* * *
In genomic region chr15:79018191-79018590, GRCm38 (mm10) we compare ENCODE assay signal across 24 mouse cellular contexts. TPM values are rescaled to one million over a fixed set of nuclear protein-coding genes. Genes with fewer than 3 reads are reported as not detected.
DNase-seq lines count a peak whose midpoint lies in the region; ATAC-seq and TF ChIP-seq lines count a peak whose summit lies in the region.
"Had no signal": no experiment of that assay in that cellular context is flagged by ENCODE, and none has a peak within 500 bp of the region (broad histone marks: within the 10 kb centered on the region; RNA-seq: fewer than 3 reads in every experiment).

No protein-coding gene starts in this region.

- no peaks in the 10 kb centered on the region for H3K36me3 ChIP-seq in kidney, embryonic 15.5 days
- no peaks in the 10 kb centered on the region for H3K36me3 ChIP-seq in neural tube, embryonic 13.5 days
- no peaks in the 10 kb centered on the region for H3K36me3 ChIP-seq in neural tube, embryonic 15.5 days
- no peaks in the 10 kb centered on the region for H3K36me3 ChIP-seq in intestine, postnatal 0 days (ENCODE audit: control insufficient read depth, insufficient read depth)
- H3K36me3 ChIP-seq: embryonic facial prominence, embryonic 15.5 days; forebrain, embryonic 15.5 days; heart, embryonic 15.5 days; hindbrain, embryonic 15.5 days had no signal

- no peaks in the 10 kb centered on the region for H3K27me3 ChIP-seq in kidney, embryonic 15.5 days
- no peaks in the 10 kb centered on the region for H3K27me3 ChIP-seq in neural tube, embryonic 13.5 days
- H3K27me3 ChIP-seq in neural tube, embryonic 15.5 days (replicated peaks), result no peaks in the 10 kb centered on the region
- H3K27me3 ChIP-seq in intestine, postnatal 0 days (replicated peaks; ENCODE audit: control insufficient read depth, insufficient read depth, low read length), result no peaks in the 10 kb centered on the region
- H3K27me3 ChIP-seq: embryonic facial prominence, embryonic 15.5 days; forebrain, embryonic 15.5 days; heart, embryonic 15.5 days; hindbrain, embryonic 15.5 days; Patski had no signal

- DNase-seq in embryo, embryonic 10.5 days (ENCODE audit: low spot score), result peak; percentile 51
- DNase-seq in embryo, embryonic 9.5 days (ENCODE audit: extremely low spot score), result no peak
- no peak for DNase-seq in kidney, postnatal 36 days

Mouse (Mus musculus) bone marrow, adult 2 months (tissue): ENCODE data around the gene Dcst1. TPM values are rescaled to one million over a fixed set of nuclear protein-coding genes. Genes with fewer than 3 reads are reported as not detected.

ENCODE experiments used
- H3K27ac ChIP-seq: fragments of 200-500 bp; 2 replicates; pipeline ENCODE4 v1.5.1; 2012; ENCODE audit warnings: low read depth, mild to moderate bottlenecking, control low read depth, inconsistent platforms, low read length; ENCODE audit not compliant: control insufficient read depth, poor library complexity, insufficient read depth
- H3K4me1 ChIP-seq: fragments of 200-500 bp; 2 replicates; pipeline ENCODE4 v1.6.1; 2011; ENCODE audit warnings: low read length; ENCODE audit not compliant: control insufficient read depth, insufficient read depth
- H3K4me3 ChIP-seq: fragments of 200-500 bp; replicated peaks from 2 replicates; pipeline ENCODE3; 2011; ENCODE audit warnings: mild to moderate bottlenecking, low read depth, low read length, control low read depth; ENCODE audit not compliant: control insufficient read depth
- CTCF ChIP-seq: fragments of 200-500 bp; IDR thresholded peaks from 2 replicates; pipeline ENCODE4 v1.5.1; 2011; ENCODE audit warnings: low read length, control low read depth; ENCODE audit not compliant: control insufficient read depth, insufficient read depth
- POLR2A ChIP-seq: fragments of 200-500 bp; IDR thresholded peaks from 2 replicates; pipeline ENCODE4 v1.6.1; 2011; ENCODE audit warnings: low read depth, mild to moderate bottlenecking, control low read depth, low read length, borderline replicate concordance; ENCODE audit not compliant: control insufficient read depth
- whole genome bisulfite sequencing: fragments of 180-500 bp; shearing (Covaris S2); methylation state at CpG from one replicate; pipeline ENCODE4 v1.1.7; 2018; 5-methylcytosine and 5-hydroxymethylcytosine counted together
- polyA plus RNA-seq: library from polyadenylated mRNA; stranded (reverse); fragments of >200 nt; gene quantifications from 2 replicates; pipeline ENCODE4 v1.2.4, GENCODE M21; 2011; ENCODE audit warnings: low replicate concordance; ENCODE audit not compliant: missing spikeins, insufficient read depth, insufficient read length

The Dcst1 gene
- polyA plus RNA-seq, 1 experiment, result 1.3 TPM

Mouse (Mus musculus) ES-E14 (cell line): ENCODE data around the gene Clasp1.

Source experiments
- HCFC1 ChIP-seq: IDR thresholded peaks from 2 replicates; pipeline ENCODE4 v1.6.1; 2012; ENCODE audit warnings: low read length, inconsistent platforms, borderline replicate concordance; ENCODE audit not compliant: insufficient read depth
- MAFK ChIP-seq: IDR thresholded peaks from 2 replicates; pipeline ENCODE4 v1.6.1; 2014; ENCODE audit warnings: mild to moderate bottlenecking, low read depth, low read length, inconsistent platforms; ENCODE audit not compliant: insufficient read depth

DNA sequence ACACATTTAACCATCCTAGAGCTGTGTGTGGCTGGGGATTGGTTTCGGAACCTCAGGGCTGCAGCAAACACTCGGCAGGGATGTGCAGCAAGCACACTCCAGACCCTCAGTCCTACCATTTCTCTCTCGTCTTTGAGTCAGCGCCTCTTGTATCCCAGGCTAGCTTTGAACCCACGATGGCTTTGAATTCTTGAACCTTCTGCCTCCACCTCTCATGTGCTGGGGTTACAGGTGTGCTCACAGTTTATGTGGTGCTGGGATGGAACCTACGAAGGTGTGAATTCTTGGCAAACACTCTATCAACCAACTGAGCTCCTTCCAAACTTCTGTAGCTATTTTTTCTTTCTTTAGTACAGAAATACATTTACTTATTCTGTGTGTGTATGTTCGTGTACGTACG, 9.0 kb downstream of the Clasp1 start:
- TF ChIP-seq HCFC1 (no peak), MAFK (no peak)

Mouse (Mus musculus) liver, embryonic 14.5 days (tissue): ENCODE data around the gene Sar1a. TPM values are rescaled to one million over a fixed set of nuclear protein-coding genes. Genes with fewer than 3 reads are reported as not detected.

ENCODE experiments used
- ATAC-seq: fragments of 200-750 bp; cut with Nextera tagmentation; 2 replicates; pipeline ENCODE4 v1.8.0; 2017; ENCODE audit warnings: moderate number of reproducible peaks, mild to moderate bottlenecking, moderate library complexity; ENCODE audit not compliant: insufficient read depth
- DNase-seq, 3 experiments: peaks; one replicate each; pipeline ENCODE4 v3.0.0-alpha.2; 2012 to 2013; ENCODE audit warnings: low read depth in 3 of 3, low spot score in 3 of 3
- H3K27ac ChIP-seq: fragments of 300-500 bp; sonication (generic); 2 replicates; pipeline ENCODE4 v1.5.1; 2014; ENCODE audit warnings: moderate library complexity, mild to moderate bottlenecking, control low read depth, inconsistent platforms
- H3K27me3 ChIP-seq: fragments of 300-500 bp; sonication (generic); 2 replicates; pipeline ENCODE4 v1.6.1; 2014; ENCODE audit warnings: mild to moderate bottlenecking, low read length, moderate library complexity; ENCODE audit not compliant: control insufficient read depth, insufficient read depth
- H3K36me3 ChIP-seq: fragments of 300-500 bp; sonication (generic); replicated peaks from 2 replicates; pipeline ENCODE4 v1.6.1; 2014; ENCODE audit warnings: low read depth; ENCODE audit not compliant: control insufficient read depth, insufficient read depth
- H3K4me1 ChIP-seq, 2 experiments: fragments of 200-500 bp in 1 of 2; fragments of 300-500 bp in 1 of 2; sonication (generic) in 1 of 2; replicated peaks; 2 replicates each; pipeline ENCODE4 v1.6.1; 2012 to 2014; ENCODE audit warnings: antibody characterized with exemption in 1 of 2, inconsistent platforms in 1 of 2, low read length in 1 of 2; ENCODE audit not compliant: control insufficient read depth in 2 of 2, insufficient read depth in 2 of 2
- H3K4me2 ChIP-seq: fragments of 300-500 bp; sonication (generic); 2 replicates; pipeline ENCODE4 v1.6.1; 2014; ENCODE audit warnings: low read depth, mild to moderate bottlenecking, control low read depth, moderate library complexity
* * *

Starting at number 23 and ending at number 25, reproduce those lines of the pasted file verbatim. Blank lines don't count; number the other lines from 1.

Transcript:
- CTCF ChIP-seq: fragments of 200-500 bp; IDR thresholded peaks from 2 replicates; pipeline ENCODE4 v1.5.1; 2011; ENCODE audit warnings: low read length, control low read depth; ENCODE audit not compliant: control insufficient read depth, insufficient read depth
- POLR2A ChIP-seq: fragments of 200-500 bp; IDR thresholded peaks from 2 replicates; pipeline ENCODE4 v1.6.1; 2011; ENCODE audit warnings: low read depth, mild to moderate bottlenecking, control low read depth, low read length, borderline replicate concordance; ENCODE audit not compliant: control insufficient read depth
- whole genome bisulfite sequencing: fragments of 180-500 bp; shearing (Covaris S2); methylation state at CpG from one replicate; pipeline ENCODE4 v1.1.7; 2018; 5-methylcytosine and 5-hydroxymethylcytosine counted together